Sequel-itis: Skate (Franchise)

It’s been a couple years since EA took us (again) down the addictive rabbit hole that is Skate 3. It seems with every passing entry in the game, there is a back-and-forth to which entry garners the most attention. Trust me, it took nearly a year for me to admit the third entry is mechanically the best game of the series, despite completely changing the zany on-the-spot challenges of the Hall-of-Meat branch of the game, adding possibly the cheesiest ‘coach’ in the Jason Lee-voiced Coach Frank and for all intents and purposes not really changing anything about it.

This brings me to the focus of what will certainly be a string of articles having to do with long-awaited sequels, announced or purely imagined, in the gaming sector – is there enough to expand upon at this point to consider a new entry in the Skate series?

If you’ve played along with the Skate series, you’d know by now that it arguably killed the Tony Hawk Pro Skater franchise with little, if any, regret. How though? Chalk it up to Tony Hawk simply losing steam, or even to the increased realistic difficult of a game like Skate with a completely different style of play – it was enough to cause a slow, yet eventual switch in the power struggle of skating games. Even Shaun White’s licensed game couldn’t compete.

That being said, Skate 3 brought us a new territory with some different elements, the ability to create teams, both on and offline, and pretty much build dream skate parks in the process. The online play was a bit smoother and gave us a ton of new options. Sure, it isn’t quite as exciting as a game of Madden or Call of Duty, but it was reasonable enough that it was given more than full attention – probably almost as much as the single player campaign.

As mentioned before, the biggest difference, at least in a normal play of the game, lies in the revamp of the HOM branch of the game. Rather than allow you a list of feats in bone-breaking fun to be completed at your leisure as you shred through San Van, you’re forced to complete specific tasks in specific areas. It’s a bit frustrating to be so confined by a game that otherwise feels so explicitly open. The weirder thing is that instead of instantly putting you into a mode that scores you on your crash, you somehow get to see exactly what bones are breaking in pretty much real-time. It’s a harsh trade to take, but it makes up for it a bit when you get to yell across your apartment, ‘Look, I just fell off a building and only shattered my feet,’ much to the dismay of your annoyed girlfriend who doesn’t enjoy Skate anywhere near as much.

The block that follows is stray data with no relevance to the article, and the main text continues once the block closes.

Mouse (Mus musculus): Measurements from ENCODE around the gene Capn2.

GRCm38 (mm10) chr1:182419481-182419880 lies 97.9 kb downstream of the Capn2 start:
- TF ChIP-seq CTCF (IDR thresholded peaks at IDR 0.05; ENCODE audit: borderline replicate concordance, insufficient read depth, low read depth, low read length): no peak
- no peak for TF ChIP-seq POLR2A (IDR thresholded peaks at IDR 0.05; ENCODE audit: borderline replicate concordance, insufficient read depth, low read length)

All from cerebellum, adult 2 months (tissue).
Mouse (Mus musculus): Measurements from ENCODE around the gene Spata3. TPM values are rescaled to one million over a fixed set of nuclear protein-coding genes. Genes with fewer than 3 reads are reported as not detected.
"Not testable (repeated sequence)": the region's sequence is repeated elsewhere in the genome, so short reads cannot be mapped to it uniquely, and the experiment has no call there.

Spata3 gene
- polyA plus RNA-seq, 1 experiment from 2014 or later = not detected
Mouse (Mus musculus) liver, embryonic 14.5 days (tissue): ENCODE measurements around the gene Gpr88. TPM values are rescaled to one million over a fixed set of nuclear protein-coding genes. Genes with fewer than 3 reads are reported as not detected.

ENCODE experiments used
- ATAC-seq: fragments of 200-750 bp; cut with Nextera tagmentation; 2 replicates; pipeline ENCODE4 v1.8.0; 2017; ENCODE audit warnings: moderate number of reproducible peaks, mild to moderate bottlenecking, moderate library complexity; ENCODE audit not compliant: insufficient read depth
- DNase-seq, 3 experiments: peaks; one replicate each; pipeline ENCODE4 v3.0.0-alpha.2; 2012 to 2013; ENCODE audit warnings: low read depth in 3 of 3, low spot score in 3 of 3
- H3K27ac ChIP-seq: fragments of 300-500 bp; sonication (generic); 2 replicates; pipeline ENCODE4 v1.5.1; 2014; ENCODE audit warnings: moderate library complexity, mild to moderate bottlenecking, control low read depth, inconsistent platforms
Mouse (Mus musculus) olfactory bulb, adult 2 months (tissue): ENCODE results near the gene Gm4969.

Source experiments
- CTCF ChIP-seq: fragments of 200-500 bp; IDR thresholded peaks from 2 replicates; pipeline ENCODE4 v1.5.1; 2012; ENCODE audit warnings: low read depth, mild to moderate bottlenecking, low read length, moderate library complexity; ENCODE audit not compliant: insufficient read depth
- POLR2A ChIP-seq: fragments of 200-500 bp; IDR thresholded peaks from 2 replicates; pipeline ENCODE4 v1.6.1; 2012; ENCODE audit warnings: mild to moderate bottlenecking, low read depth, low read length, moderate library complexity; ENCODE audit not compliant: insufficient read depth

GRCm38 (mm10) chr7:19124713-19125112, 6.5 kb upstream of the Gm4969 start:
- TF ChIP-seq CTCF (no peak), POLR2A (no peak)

So the question becomes, does it warrant anyone to build anticipation for a new Skate game that may or may not come our way? Truthfully, another full game at the retail tilt of sixty bones for a disc might be a bit too much to ask. In terms of mechanics and gameplay, Skate offers little to improve upon besides perhaps finding a way to find a meeting point between parts 2 and 3 in terms of crashing your poor, miniature self into cement over and over for a cheap thrill. The online play at this point is also plateauing, as you can only do the same events on the same spots so many times before things get dull – it might have already reached that point. The solution, if attention is still warranted at this point, would be to release a bigger set of DLC parks, something much more concrete and spanning than the 400 point mini-parks they’ve been throwing us that come with maybe a dozen challenges. If the water is still warm enough, it’ll sell. I feel that there is still enough of a market for this game that DLC would do better than another full on game, mostly considering the fact that Black Box was hugely criticized for a lack of true progression in the newest installment of the game.

Skate 4 might not be a true reality for anyone, but for someone as addicted to these games as I am, the continual territorial progression of skating and landing that next biggest trick is a rush and satisfaction rarely duplicated. I don’t think Skate 4 is necessarily the next step for the franchise, but if it is, I would only urge whoever is putting the chips on it to make sure you don’t take the path of other failed action sports franchises and ruin what makes your games fun for those of us playing them – the determination and success of trying something a hundred times and finally not smashing on our faces in the end.


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Author: Jason Gardner View all posts by

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